February 26, 2015 7:20 AM EST

The Desert Sunlight Solar Farm in California’s Mojave Desert is the world’s largest solar plant with eight million panels producing 550 megawatts of power — or enough to supply 160,000 homes.

For the latest issue of TIME, we commissioned Jamey Stillings to photograph the plant. “I’ve had a long-term interest in the intersection of nature and human activity,” he says. “How we connect to nature; how we decide to use and modify nature for what we want to do.”

A little over four years ago, Stillings decided to marry that photographic interest with an environmental perspective, looking at the development of our species and society as we slowly move away from fossil fuels. “From a historic standpoint in the United States, we remember building the Hoover Dam, we remember building the Empire State Building. The photographs of that become our visual memories; they become part of our collective consciousness.”

With his photographs of renewable energy plant sites, Stillings is looking toward the future. “I’m interested in being involved both with the contemporary conversation and also acknowledging the fact that, not too far down the road, we’re going to start having a historical perspective on them. They will mean something different to us 10 years from now, 50 years from now and 100 years from now.”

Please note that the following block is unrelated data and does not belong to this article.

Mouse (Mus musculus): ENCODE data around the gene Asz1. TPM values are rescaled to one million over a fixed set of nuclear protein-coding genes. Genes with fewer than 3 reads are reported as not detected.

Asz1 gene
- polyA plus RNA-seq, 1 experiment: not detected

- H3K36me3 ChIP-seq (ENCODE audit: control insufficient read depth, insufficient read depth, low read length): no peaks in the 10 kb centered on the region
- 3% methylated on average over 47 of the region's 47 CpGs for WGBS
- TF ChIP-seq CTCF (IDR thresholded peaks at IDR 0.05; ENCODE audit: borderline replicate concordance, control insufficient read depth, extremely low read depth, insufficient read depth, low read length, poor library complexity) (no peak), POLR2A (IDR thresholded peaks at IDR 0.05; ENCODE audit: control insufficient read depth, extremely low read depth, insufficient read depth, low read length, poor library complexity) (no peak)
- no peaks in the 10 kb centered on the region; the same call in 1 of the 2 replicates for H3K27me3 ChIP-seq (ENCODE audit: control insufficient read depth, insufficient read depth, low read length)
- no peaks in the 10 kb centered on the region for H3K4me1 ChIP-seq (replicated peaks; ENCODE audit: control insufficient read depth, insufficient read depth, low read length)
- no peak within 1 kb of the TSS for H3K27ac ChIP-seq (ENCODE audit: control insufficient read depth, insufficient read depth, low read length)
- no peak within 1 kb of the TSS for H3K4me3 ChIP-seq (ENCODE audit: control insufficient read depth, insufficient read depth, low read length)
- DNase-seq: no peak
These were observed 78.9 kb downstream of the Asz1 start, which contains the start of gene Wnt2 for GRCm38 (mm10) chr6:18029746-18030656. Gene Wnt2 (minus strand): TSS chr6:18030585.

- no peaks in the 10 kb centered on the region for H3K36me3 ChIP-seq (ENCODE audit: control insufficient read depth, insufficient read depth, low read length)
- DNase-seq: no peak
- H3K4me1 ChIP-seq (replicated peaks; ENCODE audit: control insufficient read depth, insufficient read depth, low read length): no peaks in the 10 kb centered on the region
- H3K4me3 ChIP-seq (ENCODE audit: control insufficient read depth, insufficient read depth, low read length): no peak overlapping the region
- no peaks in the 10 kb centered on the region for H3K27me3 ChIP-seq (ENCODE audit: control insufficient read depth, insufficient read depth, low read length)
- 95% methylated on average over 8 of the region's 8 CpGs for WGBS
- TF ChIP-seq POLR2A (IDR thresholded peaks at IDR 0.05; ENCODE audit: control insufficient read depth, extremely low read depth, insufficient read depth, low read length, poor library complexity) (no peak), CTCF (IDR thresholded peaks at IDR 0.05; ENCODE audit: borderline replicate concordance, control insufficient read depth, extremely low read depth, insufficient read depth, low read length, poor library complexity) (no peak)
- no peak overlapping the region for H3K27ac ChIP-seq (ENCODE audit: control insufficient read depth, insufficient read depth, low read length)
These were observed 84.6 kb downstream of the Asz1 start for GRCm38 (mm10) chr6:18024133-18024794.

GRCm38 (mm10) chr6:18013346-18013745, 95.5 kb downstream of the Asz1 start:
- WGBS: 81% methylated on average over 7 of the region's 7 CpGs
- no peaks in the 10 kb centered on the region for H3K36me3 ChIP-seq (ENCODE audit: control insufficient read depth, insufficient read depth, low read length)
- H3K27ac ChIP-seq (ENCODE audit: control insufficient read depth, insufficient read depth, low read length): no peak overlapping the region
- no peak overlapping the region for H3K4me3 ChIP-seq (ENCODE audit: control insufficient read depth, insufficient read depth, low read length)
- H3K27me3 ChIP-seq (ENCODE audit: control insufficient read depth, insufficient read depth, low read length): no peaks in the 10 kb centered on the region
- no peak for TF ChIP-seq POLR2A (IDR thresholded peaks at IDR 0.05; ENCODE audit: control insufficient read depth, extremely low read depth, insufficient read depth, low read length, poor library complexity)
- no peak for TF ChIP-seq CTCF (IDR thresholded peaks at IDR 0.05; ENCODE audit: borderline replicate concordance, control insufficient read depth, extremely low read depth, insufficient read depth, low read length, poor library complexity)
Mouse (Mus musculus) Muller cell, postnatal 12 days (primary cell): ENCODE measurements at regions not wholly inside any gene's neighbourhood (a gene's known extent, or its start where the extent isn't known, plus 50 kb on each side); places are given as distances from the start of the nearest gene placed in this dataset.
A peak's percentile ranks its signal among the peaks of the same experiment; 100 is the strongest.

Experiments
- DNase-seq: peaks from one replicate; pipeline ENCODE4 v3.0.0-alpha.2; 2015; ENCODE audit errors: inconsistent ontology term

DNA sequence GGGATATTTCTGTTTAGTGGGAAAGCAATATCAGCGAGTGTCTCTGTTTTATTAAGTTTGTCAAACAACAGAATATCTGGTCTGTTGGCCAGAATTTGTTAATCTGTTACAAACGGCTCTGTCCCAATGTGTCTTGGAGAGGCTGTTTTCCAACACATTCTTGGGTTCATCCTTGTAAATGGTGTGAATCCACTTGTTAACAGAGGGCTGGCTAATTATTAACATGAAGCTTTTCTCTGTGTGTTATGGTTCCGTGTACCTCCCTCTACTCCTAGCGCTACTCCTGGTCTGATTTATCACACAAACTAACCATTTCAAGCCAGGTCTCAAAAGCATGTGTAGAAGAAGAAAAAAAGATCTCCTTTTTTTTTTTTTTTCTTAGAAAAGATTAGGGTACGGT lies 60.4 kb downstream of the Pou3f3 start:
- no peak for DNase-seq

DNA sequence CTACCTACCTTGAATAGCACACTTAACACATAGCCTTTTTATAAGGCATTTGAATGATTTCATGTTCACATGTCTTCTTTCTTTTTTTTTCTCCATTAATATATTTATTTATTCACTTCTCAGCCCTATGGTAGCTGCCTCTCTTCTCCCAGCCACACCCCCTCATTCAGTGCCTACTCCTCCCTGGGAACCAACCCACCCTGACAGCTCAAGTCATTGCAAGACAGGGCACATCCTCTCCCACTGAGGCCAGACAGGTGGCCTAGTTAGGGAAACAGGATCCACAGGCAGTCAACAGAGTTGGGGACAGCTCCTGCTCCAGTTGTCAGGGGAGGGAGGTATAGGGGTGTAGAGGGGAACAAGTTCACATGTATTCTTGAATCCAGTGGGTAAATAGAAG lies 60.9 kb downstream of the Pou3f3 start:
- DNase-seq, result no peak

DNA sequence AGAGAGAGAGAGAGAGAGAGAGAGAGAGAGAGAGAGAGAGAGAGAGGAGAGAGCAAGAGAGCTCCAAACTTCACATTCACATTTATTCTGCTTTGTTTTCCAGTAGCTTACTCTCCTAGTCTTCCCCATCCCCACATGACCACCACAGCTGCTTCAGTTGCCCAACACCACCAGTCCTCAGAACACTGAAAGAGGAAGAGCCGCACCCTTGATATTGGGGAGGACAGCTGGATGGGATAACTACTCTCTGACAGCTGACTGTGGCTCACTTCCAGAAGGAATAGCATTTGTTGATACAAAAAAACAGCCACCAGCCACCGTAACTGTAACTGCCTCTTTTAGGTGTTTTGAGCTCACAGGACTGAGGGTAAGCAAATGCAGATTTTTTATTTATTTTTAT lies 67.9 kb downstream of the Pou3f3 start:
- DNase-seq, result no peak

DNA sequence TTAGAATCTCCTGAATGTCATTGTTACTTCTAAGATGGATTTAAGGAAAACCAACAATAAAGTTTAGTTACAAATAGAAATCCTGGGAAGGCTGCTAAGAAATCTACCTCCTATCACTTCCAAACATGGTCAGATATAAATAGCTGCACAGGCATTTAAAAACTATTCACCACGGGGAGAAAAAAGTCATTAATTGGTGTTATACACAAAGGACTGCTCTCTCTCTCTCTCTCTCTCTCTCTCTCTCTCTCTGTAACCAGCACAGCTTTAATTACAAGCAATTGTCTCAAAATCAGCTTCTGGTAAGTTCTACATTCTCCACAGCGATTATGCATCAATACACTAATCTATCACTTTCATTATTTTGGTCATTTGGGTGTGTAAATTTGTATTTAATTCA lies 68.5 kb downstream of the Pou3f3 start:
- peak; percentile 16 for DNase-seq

And while Stillings wants to keep his focus on renewable energies — to produce a global study of their development — he’s considering documenting fossil fuel as well. “I want to create a visual counterpoint,” he says, “to show, for example, the differences in the environmental impact of five sq. mi. of solar panels and that of five sq. mi. of coal mining.”

Jamey Stillings is a photographer based in Santa Fe, N.M. His monograph The Evolution of Ivanpah Solar will be published by Steidl in 2015.

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